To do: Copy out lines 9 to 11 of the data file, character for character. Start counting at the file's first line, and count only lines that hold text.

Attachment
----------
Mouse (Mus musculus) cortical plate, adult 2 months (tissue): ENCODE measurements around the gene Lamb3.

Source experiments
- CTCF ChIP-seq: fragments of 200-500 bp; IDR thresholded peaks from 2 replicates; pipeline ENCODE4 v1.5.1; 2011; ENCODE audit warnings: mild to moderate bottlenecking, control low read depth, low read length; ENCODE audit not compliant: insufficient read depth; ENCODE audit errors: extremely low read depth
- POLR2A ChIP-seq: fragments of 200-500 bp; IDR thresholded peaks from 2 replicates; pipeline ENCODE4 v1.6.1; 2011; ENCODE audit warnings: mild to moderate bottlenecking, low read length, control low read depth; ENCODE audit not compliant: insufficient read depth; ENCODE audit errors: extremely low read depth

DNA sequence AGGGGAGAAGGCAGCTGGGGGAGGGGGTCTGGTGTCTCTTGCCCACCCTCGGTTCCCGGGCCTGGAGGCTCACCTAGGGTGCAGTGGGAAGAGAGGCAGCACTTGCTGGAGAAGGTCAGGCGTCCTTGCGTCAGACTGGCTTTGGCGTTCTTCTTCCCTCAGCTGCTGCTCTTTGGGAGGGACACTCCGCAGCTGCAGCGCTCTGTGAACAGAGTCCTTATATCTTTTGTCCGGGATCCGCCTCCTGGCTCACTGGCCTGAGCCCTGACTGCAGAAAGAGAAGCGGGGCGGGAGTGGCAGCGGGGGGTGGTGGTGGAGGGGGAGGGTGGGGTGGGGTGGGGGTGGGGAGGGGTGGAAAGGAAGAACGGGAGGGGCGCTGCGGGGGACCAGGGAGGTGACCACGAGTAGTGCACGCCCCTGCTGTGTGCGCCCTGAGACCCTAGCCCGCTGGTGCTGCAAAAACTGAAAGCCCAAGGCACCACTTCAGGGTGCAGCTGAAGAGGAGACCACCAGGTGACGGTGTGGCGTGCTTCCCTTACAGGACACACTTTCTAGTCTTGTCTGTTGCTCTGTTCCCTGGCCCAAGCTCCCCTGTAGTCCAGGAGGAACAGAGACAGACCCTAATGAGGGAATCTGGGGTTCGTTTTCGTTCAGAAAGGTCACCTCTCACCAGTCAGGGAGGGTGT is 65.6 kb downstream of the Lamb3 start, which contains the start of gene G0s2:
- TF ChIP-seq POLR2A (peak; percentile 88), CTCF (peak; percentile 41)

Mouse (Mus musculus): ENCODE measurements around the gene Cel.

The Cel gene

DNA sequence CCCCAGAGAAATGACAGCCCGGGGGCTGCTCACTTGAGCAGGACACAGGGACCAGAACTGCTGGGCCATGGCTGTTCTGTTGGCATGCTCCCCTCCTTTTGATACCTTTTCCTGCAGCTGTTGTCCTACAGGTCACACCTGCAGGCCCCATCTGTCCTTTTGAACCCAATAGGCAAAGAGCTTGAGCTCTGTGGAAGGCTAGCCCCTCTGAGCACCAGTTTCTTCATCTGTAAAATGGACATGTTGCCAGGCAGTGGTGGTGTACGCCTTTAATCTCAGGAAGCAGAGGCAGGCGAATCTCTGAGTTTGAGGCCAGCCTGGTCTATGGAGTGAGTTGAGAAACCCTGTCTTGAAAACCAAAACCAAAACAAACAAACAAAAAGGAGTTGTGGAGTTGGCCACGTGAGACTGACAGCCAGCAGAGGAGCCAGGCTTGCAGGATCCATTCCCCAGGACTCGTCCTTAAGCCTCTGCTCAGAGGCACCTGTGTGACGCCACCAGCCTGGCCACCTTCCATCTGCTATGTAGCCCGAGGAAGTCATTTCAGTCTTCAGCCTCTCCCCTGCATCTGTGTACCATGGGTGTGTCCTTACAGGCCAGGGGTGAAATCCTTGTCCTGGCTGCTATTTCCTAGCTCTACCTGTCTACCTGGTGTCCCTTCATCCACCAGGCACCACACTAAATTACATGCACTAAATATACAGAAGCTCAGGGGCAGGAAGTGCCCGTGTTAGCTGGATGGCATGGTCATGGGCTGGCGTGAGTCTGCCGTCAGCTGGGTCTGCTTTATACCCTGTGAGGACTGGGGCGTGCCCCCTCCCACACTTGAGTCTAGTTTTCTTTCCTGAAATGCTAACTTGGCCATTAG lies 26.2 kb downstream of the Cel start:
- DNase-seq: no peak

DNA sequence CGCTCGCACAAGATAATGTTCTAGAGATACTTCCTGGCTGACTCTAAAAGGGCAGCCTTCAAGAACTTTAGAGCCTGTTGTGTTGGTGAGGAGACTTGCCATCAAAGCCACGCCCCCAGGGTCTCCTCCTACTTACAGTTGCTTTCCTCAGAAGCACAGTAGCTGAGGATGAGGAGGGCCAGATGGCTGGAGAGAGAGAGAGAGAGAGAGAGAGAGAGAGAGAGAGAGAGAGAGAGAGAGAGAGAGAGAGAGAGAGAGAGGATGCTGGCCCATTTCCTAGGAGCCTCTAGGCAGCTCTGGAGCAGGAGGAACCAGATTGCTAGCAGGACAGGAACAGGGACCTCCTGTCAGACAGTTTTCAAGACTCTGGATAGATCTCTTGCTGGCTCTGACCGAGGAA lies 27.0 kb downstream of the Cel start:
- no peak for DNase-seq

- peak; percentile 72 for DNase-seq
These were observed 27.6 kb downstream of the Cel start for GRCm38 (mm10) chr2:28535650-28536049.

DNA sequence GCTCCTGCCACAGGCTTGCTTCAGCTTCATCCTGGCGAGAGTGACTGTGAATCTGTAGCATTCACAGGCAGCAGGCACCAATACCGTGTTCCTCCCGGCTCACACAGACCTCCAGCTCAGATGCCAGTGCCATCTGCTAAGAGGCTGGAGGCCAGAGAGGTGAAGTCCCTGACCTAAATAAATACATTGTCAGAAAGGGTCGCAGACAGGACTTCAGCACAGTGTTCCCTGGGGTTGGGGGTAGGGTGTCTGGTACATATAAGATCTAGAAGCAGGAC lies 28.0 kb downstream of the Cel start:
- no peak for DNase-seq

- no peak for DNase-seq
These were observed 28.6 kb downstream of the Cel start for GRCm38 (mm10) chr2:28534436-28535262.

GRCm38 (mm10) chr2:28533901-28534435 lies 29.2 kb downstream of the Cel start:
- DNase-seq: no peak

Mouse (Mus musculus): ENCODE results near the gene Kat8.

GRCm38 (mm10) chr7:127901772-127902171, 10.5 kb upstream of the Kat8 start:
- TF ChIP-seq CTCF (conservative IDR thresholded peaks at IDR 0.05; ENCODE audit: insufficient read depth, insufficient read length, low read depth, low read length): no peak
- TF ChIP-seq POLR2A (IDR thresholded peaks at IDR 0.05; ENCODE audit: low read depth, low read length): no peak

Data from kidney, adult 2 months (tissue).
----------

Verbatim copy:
DNA sequence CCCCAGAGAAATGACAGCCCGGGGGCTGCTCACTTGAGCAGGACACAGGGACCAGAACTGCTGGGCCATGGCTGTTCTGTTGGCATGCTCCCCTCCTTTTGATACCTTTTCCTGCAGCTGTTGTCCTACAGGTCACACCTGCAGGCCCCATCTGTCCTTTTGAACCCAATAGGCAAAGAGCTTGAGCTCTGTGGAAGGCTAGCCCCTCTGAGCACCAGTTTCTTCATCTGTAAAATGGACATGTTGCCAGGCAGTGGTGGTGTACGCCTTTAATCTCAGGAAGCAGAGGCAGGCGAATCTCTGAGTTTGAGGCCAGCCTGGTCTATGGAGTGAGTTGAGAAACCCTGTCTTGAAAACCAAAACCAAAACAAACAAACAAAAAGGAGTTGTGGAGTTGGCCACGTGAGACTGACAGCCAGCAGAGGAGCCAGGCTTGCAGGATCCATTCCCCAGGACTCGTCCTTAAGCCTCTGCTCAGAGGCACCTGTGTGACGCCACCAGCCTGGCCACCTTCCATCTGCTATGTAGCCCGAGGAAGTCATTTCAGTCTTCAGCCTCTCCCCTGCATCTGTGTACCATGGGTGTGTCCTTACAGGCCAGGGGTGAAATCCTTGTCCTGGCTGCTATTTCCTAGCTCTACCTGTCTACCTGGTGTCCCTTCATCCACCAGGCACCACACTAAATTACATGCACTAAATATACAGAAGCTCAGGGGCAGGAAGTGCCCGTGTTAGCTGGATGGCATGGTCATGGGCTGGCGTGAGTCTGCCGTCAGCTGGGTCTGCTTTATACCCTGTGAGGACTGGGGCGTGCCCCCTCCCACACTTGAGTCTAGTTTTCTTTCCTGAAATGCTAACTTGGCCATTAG lies 26.2 kb downstream of the Cel start:
- DNase-seq: no peak

DNA sequence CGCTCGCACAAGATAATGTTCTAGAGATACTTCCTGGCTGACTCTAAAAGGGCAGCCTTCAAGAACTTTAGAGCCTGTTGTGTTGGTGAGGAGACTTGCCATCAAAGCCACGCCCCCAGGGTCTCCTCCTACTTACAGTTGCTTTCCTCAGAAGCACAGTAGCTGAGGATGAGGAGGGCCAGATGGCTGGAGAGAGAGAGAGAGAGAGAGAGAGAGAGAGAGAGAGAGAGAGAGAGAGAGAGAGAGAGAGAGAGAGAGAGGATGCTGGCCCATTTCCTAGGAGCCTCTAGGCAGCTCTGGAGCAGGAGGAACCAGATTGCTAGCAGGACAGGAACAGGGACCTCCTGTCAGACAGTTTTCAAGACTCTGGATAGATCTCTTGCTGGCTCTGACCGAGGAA lies 27.0 kb downstream of the Cel start: